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Nez terminates NTEC’s indemnity agreements for new mines

Navajo Times | Arlyssa Becenti

Members of a Navajo Transitional Energy Company team on Oct. 10, 2019, presented to Naabik’iyati Committee members, who stayed late into the night to hear from the energy company on its recent acquisition of Cloud Peak mines in Wyoming and Montana. Left to right: Brian Lewis (NTEC counsel); Steve Grey (NTEC director of government and external affairs); Tim Mclaughlin (chairman of NTEC Board); Bernard Masters (NTEC general counsel).


Navajo Nation President Jonathan Nez took the initiative today (Tuesday) to terminate Navajo Transitional Energy Company’s general indemnity agreement, making sure the tribe would be off the hook for any lawsuits or cleanup costs involved in the company’s recent purchase of three coal mines in Montana and Wyoming.

“The Navajo Nation’s financial portfolio as well as our resources would be placed in a state of uncertainty if we allowed NTEC to proceed with finalizing the bonds needed to operate these three mines using the Nation’s consent given in these indemnity agreements,” Nez is quoted as saying in a press release issued this afternoon. “In addition, many experts question the viability of expanding our interests in a coal market that appears to be dwindling. We will not support initiatives attempt to circumvent or undermine the laws and policies of our Nation.”

Last Wednesday, the Naabik’iyati Committee held a work session on emergency legislation 0319-19 that would terminate the agreements, which allow the company to take out bonds backed by tribal assets in case of a default. The legislation had been tabled during the 24th Navajo Nation Council’s Fall Session, motioned by Council Delegate Edmund Yazzie and seconded by Council Delegate Nathaniel Brown.

During the Naabik’iyati meeting Navajo Nation Attorney General Doreen McPaul said she felt that terminating the indemnity agreement would be the best course of action.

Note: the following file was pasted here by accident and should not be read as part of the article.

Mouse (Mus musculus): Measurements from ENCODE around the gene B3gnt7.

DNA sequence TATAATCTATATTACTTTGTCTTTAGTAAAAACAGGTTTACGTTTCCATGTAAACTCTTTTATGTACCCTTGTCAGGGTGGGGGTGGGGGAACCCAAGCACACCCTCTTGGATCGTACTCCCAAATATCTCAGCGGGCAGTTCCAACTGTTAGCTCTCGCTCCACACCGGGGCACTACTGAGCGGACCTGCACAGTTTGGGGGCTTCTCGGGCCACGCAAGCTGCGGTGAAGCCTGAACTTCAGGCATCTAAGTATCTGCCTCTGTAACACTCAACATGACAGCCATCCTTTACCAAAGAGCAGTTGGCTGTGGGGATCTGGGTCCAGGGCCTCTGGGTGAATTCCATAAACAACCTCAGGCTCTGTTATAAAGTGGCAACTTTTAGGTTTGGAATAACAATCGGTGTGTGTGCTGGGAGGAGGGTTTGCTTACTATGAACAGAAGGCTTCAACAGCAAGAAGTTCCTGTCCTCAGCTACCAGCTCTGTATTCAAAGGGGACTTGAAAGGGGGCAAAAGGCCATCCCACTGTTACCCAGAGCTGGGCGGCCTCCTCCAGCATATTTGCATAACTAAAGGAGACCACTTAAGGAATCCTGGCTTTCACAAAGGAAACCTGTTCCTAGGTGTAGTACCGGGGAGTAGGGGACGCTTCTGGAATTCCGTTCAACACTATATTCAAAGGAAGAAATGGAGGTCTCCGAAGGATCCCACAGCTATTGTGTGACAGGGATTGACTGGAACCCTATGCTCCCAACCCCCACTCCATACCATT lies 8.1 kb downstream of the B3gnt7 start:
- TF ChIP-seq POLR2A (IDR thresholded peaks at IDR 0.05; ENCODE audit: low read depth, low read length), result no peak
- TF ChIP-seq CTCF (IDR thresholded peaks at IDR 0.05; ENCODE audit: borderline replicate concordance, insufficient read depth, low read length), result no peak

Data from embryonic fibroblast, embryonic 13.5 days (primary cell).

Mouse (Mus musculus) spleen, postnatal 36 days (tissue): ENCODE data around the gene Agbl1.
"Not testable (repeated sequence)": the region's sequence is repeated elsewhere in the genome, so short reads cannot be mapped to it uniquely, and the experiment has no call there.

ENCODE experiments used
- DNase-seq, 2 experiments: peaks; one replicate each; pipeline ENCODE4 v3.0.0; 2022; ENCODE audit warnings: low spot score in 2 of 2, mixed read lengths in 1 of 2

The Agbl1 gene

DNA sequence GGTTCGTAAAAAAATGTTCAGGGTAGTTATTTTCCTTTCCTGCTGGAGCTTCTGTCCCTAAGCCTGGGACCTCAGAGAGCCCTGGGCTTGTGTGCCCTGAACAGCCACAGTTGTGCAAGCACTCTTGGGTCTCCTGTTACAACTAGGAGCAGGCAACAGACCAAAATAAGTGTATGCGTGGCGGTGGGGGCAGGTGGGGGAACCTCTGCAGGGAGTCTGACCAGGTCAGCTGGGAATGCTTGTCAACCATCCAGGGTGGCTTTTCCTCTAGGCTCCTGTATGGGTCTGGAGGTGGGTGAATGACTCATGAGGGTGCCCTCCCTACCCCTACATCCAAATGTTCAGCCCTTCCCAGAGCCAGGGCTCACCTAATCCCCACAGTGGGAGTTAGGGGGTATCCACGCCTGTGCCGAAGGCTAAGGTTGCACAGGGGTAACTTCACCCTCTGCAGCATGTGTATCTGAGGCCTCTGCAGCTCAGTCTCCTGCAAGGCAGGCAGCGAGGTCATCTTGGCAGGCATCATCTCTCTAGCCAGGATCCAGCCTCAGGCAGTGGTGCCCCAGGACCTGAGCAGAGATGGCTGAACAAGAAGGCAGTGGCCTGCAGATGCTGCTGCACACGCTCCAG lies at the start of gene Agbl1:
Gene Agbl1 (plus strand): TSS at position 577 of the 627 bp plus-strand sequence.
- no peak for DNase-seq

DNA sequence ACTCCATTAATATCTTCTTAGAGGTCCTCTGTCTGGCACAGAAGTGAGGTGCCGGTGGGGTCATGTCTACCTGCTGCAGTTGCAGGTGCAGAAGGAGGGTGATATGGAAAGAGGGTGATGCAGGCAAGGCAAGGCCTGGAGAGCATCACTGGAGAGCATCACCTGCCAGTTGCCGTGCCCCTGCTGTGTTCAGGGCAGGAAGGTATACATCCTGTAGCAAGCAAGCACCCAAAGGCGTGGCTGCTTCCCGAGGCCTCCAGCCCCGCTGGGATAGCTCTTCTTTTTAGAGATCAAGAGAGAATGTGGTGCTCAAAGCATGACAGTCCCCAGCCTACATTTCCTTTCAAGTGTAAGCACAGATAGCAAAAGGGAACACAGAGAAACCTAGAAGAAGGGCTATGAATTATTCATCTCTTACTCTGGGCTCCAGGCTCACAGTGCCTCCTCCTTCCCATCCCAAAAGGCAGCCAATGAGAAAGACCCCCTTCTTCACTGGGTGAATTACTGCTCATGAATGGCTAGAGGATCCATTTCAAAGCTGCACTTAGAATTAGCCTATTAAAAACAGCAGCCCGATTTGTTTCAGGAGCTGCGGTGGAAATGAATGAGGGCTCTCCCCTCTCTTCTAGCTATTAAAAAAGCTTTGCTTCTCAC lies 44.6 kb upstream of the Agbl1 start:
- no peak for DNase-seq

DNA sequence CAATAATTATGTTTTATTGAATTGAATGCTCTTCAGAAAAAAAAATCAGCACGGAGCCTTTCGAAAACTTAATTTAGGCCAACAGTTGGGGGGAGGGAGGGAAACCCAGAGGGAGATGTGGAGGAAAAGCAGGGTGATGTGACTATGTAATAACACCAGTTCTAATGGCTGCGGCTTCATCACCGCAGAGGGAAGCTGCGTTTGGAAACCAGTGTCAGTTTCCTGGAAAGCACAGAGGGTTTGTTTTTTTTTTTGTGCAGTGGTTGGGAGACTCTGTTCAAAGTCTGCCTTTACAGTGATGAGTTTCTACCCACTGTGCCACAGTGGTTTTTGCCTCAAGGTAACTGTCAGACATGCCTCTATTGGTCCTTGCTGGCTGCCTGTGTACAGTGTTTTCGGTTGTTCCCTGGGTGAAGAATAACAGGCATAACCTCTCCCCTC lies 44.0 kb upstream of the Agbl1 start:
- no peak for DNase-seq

“The concern with Department of Justice has been to eliminate those risks and protect the assets of the Nation,” said McPaul.

Chief legislative Counsel Dana Bobroff said there is a termination clause in the indemnity agreement. The resolution that created the agreements also states that the Navajo Nation Council intended for the company’s indemnity agreement to only pertain to the Navajo Mine in New Mexico, which NTEC was created to buy.

Bobroff added the President has the right to terminate the agreements with or without Council action.

The President’s action this morning does not affect the agreements for the Navajo Mine and Four Corners Generating Station, which the tribe also partly owns.

NTEC responded to the President’s decision with the following statement: “We respect the decision of the Navajo Nation. Regardless, Navajo Transitional Energy Company remains a profitable, viable and successful business entity of the Navajo Nation. As such we will explore our options to best serve our interests as NTEC and the Navajo Nation.”

About The Author

Arlyssa Becenti

Arlyssa Becenti reported on Navajo Nation Council and Office of the President and Vice President. Her clans are Nát'oh dine'é Táchii'nii, Bit'ahnii, Kin łichii'nii, Kiyaa'áanii. She’s originally from Fort Defiance and has a degree in English Literature from Arizona State University. Before working for the Navajo Times she was a reporter for the Gallup Independent.


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